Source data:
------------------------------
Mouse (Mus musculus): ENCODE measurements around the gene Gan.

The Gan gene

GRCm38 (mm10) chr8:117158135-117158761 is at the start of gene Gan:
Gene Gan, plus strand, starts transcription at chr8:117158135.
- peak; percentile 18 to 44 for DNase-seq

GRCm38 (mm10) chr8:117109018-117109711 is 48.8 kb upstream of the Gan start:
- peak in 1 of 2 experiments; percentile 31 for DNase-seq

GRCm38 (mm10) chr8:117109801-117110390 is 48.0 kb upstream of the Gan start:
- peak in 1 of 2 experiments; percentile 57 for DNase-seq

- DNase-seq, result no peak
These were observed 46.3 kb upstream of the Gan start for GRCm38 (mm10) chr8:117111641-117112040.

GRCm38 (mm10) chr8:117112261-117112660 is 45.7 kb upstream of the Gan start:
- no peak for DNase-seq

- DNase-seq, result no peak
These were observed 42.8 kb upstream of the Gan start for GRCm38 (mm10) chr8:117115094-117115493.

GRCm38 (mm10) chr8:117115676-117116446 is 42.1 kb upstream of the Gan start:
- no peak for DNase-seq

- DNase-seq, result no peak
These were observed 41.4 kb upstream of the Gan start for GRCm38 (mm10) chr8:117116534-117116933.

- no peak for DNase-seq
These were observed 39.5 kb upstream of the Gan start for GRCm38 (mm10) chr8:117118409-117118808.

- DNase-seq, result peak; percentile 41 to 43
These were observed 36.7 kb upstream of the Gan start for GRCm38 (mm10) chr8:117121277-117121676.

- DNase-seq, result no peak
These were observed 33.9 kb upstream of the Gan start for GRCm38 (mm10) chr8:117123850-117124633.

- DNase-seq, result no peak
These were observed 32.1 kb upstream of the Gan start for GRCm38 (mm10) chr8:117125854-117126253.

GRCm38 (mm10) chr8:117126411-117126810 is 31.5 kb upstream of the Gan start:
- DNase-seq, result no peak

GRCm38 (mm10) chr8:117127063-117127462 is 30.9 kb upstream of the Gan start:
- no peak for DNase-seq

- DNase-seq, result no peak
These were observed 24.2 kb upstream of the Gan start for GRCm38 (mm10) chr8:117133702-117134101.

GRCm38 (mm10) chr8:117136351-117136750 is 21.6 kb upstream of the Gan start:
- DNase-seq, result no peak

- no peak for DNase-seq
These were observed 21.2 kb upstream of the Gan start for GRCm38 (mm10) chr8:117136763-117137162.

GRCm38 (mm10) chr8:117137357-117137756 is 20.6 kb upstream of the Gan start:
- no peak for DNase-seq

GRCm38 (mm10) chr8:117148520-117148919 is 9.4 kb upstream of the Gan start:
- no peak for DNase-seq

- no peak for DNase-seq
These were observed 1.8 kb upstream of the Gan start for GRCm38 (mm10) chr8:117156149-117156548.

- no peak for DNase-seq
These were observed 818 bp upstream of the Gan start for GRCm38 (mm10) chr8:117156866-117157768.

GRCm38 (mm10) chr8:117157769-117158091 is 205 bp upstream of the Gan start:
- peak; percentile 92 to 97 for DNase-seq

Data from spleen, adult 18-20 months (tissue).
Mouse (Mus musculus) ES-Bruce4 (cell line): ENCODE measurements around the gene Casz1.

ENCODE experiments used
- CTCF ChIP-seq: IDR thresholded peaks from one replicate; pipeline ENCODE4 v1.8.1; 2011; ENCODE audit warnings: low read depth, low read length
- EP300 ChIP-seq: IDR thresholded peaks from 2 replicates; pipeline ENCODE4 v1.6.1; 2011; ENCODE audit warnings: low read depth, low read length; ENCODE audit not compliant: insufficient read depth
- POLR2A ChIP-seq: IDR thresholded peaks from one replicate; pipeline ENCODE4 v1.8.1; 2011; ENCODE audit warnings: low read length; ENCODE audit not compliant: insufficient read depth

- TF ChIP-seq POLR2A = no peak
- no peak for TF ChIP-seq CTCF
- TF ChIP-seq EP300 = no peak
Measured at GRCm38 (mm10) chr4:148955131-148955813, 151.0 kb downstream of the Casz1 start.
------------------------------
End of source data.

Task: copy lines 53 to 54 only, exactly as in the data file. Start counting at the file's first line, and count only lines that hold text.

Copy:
- POLR2A ChIP-seq: IDR thresholded peaks from one replicate; pipeline ENCODE4 v1.8.1; 2011; ENCODE audit warnings: low read length; ENCODE audit not compliant: insufficient read depth

- TF ChIP-seq POLR2A = no peak